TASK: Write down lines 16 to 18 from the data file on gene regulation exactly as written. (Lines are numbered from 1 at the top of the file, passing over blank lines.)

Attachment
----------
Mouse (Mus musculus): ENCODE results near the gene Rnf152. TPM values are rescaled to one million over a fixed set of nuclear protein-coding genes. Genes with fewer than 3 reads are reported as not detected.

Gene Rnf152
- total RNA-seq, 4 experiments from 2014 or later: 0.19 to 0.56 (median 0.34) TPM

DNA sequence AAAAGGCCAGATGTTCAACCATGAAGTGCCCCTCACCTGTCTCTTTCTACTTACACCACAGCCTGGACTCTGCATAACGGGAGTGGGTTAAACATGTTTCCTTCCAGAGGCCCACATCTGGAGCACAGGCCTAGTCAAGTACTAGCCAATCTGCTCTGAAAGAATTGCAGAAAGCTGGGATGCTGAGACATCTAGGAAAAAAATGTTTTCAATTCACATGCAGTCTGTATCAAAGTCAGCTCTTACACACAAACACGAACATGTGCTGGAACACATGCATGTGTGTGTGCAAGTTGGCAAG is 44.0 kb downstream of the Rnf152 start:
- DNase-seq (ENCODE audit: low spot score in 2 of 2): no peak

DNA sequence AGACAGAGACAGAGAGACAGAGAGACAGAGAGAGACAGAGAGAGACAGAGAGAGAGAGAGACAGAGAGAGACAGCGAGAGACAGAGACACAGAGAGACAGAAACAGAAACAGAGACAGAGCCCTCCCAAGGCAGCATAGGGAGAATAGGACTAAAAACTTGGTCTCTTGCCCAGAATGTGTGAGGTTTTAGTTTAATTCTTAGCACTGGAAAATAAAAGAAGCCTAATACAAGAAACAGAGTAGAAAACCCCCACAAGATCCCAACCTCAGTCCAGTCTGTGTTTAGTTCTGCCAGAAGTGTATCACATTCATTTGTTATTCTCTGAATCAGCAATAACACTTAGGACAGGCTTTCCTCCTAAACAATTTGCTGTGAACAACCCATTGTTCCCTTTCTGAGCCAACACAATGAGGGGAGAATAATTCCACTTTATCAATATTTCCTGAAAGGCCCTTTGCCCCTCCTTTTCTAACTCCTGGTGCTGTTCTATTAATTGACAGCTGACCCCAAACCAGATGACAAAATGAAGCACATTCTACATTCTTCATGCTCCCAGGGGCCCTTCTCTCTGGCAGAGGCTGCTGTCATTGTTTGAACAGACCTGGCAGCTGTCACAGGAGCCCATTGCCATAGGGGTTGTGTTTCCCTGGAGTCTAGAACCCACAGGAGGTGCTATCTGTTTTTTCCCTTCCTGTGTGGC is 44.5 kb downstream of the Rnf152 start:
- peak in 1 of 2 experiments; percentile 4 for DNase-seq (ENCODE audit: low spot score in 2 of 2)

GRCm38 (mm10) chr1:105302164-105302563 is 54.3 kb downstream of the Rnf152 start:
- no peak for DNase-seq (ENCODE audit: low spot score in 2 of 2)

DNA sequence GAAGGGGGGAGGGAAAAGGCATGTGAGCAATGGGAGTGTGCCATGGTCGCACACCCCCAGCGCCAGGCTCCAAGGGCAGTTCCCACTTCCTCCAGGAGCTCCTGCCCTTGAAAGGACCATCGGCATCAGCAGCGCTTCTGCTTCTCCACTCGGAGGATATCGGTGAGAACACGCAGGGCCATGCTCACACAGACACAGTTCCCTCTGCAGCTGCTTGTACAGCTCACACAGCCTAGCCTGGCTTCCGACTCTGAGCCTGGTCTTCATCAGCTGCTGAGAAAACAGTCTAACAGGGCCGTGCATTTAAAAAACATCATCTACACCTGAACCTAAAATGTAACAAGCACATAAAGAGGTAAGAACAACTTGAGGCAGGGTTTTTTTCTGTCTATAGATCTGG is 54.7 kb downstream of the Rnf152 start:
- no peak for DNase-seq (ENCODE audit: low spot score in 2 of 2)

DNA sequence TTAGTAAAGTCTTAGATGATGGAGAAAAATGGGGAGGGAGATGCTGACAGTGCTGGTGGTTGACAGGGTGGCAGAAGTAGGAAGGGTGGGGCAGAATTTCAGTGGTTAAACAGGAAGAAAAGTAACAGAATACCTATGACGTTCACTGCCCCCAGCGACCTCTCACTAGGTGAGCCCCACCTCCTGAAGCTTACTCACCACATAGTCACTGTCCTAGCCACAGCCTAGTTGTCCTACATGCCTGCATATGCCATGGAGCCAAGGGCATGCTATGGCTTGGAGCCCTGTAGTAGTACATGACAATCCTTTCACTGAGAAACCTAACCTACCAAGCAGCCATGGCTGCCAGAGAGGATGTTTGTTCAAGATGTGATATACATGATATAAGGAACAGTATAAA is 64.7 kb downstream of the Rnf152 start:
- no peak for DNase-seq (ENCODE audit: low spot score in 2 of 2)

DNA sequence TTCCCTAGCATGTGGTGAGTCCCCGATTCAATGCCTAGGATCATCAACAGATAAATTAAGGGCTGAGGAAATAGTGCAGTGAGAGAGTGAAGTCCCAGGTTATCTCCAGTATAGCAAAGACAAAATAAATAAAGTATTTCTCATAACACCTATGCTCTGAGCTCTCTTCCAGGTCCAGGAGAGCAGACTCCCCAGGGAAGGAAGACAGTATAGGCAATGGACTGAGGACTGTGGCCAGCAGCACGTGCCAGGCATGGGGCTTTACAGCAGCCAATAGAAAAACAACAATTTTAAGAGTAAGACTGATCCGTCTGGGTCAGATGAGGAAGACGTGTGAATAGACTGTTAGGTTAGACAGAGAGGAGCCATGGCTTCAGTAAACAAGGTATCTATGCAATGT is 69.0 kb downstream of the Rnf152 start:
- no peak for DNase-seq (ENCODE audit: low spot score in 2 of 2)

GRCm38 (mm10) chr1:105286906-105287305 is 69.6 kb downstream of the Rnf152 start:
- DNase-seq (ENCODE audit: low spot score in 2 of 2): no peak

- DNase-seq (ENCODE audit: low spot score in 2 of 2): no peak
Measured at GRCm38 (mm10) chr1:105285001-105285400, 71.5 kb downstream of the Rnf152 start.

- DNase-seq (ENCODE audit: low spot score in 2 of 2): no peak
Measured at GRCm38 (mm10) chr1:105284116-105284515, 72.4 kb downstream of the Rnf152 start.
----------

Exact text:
GRCm38 (mm10) chr1:105286906-105287305 is 69.6 kb downstream of the Rnf152 start:
- DNase-seq (ENCODE audit: low spot score in 2 of 2): no peak

- DNase-seq (ENCODE audit: low spot score in 2 of 2): no peak